Page:Origin of Species 1872.djvu/460

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PAPILIONACEÆ.—An order of plants (see LEGUMINOSÆ), The flowers of these plants are called papilionaceous, or butterfly-like, from the fancied resemblance of the expanded superior petals to the wings of a butterfly.

PARASITE.—An animal or plant living upon or in, and at the expense of, another organism.

PARTHENOGENESIS.—The production of living organisms from unimpregnated eggs or seeds.

PEDUNCULATED.—Supported upon a stem or stalk. The pedunculated oak has its acorns borne upon a footstool.

PELORIA or PELORISM.—The appearance of regularity of structure in the flowers of plants which normally bear irregular flowers.

PELVIS.—The bony arch to which the hind limbs of vertebrate animals are articulated.

PETALS.—The leaves of the corolla, or second circle of organs in a flower. They are usually of delicate texture and brightly coloured.

PHYLLODINEOUS.—Having flattened, leaf-like twigs or leafstalks instead of true leaves.

PIGMENT.—The colouring material produced generally in the superficial parts of animals. The cells secreting it are called pigment-cells.

PINNATE.—Bearing leaflets on each side of a central stalk.

PISTILS.—The female organs of a flower, which occupy a position in the centre of the other floral organs. The pistil is generally divisible into the ovary or germen, the style and the stigma.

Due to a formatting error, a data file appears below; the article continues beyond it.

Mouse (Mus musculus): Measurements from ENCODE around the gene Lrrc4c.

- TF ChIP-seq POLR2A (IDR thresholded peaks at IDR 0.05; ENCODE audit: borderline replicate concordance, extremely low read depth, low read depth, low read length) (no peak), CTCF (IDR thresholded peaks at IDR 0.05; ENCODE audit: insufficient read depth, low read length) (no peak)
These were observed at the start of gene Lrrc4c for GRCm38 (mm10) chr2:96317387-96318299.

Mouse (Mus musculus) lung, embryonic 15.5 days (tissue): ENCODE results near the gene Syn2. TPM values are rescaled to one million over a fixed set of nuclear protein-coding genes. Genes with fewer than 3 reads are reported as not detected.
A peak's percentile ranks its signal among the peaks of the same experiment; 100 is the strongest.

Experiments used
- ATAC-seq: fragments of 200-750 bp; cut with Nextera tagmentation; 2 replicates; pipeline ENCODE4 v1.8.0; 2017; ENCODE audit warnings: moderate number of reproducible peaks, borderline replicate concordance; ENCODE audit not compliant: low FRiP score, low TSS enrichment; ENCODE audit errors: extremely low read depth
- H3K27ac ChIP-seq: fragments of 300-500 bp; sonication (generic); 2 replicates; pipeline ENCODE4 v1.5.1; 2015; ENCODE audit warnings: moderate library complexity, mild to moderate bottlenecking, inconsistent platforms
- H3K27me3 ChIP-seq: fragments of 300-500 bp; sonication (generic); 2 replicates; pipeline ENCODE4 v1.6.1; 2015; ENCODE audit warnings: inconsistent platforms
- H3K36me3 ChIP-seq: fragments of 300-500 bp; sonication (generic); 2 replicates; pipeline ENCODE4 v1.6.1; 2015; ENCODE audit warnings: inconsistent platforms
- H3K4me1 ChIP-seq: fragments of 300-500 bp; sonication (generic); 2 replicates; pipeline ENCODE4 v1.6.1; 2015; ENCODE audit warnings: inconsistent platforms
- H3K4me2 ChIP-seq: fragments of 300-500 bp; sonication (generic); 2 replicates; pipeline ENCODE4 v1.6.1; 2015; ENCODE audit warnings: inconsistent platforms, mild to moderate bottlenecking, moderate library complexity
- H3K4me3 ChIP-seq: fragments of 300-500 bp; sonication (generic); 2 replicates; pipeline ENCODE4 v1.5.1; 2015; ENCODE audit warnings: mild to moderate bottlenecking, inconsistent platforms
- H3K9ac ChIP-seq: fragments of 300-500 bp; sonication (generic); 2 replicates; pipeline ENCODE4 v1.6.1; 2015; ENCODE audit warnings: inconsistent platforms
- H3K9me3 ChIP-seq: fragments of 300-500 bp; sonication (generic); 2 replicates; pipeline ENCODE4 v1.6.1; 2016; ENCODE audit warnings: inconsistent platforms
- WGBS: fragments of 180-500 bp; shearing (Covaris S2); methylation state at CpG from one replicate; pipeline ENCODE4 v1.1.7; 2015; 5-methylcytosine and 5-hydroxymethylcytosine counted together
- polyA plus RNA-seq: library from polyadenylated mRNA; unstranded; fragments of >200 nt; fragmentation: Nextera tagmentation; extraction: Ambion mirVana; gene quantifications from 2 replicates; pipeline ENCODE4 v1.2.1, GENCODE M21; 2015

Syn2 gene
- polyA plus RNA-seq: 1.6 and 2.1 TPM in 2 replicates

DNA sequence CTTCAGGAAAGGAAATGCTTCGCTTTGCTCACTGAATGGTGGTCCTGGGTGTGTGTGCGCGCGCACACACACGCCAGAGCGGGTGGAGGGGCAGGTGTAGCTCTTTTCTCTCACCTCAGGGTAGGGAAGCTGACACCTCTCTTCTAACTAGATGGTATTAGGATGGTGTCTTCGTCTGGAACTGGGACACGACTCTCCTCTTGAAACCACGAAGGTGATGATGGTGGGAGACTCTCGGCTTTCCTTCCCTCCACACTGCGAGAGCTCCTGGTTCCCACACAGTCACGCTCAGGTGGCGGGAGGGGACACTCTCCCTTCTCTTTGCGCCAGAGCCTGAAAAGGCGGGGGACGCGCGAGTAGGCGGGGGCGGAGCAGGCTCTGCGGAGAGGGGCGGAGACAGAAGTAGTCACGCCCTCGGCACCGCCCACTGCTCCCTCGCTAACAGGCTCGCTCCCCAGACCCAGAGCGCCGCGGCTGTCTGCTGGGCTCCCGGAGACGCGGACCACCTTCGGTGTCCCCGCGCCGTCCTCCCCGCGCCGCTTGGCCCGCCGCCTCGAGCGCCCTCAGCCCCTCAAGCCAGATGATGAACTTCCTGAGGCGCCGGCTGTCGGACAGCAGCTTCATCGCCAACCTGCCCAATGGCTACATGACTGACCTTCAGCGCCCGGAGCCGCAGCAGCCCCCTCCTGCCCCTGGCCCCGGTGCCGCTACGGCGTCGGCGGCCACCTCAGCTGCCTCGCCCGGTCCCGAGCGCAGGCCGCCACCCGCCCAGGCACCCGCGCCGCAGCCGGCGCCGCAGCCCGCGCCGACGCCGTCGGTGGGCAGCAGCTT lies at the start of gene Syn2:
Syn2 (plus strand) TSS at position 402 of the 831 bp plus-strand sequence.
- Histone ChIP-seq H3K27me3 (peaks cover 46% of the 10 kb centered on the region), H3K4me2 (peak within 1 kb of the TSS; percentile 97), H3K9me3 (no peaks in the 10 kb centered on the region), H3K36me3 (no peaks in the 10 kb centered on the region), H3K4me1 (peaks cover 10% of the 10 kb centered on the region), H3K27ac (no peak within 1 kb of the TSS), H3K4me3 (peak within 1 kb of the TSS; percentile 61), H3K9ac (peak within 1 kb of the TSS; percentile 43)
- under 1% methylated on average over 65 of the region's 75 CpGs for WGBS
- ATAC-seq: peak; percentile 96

PLANTIGRADES.—Quadrupeds which walk upon the whole sole of the foot, like the bears.

PLASTIC.—Readily capable of change.

PLEISTOCENE PERIOD—The latest portion of the Tertiary epoch.

PLUMULE (in plants).—The minute bud between the seed-leaves of newly-germinated plants.

PLUTONIC ROCKS.—Rocks supposed to have been produced by igneous action in the depths of the earth.

POLLEN.—The male element in flowering plants; usually a fine dust produced by the anthers, which, by contact with the stigma effects the fecundation of the seeds. This impregnation is brought about by means of tubes (pollen-tubes) which issue from the pollen-grains adhering to the stigma, and penetrate through the tissues until they reach the ovary.

POLYANDROUS (flowers).—Flowers having many stamens.

POLYGAMOUS PLANTS.—Plants in which some flowers are unisexual and others hermaphrodite. The unisexual (male and female) flowers, may be on the same or on different plants.

POLYMORPHIC.—Presenting many forms.

POLYZOARY.—The common structure formed by the cells of the Polyzoa, such as the well-known seamats.

PREHENSILE.—Capable of grasping.

PREPOTENT.—Having a superiority of power.